We’re not just looking at a receptor and how it interacts with a ligand, instead we look at how that sits on the cell, transduces the signal and tells that cell to do something to communicate with the cell next to it, and then how all of those cells come together.

To me it’s a much bigger, more rich, more complex problem, and I love puzzles. I think in part that’s why I do really like it.

Besides having mentored many women, you have also had a lot of them who are now Assistant Professors or Principal Investigators (PIs), which is really amazing.

Yes, I am really proud.

What do you think was essential in your role as a mentor to help them in their path? 

I firmly believe that my path isn’t the only path. If people have other aspirations, so long as it’s science related, I don’t care actually what that path might be and I will help you to get along that path in my best way possible. 

On one hand, I had more experience in helping to mentor people along the academic path, obviously, so when people say that they want to go into industry or something I think that is great, but I don’t have a lot of contacts. I will work with their goals rather than putting my goals to people.

I won’t try to say “You’re so good at science, why don’t you just stay in academia?” if that’s not their passion. There are a lot of PI’s that will feel like that person has failed them if they don’t do what they do, and I don’t believe in that at all.

A lot of it is due to your ability to create a supportive environment.

Exactly. I try to get the best out of everybody and I’m not a micromanager by any means. I am there to support and give independence. I never wanted to be micromanaged and I’m not going to micromanage somebody else.

I had this colleague, he was maybe 5 years senior to me when I started my first faculty position, who said once “the best thing that I can tell you is you cannot motivate by example”. It doesn’t matter how hard I work, it doesn’t matter how hard your labmate works, if you’re not motivated yourself, I can’t make you do something. That’s not going to do you any good in the long run because ultimately you will have to stand on your own two feet. So, in some ways I am probably a little more hands-off than maybe I should be, but I’m always there to support people, whatever that may be. 

So why did so many of my mentees go on to academia? I’ve been lucky I’ve been able to mentor some really great people in my lab. I’ve been lucky to be able to have really good motivated people come, and if you’re motivated you can do pretty much anything you want.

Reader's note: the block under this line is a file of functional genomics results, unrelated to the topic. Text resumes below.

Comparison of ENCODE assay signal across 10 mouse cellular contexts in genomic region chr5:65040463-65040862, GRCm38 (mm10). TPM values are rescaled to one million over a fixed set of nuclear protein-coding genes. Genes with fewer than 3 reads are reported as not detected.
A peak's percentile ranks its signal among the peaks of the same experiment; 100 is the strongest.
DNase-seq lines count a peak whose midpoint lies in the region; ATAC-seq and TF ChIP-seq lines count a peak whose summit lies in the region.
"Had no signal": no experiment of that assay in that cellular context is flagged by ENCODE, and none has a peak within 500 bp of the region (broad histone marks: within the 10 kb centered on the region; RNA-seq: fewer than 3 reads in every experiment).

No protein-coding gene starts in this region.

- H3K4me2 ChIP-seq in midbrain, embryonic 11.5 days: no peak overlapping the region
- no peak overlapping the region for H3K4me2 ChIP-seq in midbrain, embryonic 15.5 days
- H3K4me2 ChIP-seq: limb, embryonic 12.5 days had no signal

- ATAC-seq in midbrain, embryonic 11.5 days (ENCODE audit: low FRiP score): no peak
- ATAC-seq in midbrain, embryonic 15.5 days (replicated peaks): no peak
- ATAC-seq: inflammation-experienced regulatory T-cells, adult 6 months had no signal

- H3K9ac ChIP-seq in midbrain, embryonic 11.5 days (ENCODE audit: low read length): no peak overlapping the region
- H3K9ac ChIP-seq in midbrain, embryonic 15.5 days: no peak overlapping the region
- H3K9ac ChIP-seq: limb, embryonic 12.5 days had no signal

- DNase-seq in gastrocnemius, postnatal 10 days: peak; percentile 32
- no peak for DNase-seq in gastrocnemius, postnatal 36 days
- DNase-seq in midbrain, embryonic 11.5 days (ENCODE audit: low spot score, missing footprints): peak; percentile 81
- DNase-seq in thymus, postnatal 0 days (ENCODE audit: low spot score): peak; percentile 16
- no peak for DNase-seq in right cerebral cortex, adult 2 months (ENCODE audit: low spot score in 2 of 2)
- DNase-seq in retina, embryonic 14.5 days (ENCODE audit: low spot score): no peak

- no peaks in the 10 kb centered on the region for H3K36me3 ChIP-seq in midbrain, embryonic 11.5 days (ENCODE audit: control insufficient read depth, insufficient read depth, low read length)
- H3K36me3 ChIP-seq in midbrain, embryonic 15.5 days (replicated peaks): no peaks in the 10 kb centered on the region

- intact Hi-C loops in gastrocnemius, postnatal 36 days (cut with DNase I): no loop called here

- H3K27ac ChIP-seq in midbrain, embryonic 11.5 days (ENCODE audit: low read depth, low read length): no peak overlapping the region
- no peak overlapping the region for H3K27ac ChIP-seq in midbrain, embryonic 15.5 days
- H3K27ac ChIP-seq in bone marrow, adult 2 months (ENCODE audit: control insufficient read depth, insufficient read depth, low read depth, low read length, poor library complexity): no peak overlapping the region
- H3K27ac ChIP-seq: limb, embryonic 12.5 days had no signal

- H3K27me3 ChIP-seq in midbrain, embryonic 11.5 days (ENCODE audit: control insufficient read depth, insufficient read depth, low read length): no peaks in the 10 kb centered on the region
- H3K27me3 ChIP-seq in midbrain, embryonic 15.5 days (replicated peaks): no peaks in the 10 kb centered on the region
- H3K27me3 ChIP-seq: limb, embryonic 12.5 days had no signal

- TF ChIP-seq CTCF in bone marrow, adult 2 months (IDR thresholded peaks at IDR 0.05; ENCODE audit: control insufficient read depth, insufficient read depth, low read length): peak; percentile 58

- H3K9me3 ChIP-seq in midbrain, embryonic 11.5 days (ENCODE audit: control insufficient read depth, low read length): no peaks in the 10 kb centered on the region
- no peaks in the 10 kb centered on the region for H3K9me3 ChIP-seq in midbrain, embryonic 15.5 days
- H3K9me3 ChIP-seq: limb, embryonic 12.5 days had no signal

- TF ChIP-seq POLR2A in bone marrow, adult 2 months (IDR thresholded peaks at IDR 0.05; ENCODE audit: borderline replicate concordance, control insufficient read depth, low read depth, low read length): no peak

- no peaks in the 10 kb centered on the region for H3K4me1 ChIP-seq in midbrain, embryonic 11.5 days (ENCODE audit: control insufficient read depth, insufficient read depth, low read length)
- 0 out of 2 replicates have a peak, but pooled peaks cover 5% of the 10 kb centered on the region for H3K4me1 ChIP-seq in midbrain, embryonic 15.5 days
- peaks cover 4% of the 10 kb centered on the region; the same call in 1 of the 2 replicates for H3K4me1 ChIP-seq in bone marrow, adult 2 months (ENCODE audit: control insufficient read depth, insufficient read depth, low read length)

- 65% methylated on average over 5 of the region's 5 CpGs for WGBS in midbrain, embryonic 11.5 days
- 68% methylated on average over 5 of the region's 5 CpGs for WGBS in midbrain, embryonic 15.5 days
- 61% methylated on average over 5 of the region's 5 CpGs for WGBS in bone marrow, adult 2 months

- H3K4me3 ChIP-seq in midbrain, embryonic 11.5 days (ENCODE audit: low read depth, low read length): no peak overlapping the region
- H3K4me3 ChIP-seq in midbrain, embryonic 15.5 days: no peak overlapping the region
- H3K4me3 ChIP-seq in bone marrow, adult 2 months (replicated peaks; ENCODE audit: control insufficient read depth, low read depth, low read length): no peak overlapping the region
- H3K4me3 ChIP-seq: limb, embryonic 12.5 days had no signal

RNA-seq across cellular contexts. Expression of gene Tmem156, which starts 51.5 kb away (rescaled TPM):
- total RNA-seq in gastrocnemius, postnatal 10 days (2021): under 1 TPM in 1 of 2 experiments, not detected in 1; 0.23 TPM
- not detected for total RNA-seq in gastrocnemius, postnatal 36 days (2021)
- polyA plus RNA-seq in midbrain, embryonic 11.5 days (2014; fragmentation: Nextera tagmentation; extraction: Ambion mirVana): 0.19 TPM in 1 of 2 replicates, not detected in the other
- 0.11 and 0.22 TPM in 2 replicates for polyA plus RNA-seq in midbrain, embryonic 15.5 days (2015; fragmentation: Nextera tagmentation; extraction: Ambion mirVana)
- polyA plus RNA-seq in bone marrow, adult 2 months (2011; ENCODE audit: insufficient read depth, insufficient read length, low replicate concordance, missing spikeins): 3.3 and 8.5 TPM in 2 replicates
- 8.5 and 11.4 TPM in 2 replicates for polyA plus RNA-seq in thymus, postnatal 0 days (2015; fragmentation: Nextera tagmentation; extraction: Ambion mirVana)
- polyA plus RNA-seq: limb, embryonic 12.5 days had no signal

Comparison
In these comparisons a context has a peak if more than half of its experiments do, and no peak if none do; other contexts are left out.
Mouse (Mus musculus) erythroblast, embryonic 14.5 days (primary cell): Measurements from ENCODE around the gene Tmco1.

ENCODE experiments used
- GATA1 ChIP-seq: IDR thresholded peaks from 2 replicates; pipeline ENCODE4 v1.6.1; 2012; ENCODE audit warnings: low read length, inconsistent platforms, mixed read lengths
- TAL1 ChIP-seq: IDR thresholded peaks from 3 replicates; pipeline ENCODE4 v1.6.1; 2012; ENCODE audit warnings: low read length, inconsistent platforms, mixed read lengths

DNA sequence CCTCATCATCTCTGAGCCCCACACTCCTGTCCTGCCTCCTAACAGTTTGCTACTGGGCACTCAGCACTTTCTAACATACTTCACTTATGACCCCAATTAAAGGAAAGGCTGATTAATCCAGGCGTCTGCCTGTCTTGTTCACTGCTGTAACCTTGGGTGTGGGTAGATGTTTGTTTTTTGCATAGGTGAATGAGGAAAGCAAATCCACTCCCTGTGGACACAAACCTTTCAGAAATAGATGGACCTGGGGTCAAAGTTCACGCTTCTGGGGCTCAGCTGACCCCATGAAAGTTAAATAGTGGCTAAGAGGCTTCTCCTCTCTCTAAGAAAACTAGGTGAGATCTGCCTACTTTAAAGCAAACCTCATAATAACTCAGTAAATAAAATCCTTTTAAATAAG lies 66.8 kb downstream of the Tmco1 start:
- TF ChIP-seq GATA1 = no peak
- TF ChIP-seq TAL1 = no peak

Now about your career, have you ever faced any difficulties as a scientist for being a woman?

I think I was lucky in two ways. First, a cultural shift was starting to happen. Like I said, there were no women role models, especially in chemistry, so I didn’t know what my path could be. But by the time I got to that point of starting into a faculty career, there was a good recognition in terms of “this is not right and we need to have more women [as faculty]“, so I do think that that was to my advantage.

For instance, I don’t do this anymore probably because I’m more prominent now – I always go by “Lee”, but when I was applying for jobs I’d put “Lee Ann” because otherwise they’d think I was a guy. See, I can take it either way, if I don’t want to be known as a woman I can put Lee, and I usually go by “Lee”, but if I want to be known as a woman then I’ll write “Lee Ann”.

Maybe another advantage is that it was also a golden time for developmental biology. There was a lot of historical Developmental studies going on but with all the molecular tools becoming available, you could finally put genes and functions to the historical findings. 

I think that those two things actually helped a lot in landing a job as a good Developmental Biologist, as a good Molecular Biologist, and as a woman. So, if anything it was more of a help than a hindrance.

I would say in getting to graduate school perhaps it was more of a hindrance just because I couldn’t recognize for myself what I could do, but once I got into graduate school, postdoc and later, it hasn’t been a problem. But then, also like I said, it was a good time. I had great papers and I became recognized for me and the research that we did and so my trajectory has always been uphill, thankfully.

Unfortunately it’s not uncommon the stories of women have had to hide their first name and sign their initials to not be recognized as women so they’d have their work actually accepted or recognized, and I find it really amazing that you made the change actually to be recognized as a woman.

Yes, but if it had been 5, 10 years earlier, I don’t think I would have done that. Probably I would have just put it as “Lee”, I probably would not have wanted to add my middle name to it. So, there definitely was a cultural shift, and a recognition that all things can’t just be done by old white guys.

Going from one field in which there was basically no women that was Chemistry to one field with a majority of women that was Developmental Biology, did you feel a difference between them? 

Before the cultural shift happened, I perceived that there was a feeling in older generations of women in Developmental Biology of having to sacrifice many things, and having to fight their way to the top, in a sense that it was somewhat expected for me to do it that way too.

I had many exceptionally good women mentors, but there was also a feeling of “pull yourself up by your bootstraps, girl” and an expectation that you wouldn’t have a family and should constantly prove yourself because, back then, that was necessary for them to be respected.

So there definitely was a major shift that probably began in the late 80’s. I think there was a confluence of things, recognizing why there were so few women in science and the big Molecular Biology revolution. We could do things, we could clone genes, we could do all of these things that we couldn’t do before and, so, maybe that also made more space for people to do great science.

I feel fortunate to have had really great women and men mentors along my path and I’m proud to be a good mentor myself.

In conclusion, I will ask you to briefly describe Science through Lee’s eyes

Science is fun, science is discovery, science is so important nowadays. But to me it’s the fun of discovery, to be able to come to work and have the feeling that this is awesome and the best job in the world! It’s a lot of work but it is the best job in the world. Where else do you get to dream of your own thoughts and go on and test some?

I’d like to thank Dr. Niswander for kindly dedicating some of her time for us to talk and for sharing her inspiring trajectory.


Giovana Maria Breda Veronezi

Graduada em Ciências Biológicas pela Unicamp em 2014 e Mestra em Biologia Celular e Estrutural pela mesma universidade. Com o sonho de criança em ser Bióloga realizado, almeja na vida adulta ver a ciência (e o mundo) cada vez mais pelos olhos delas.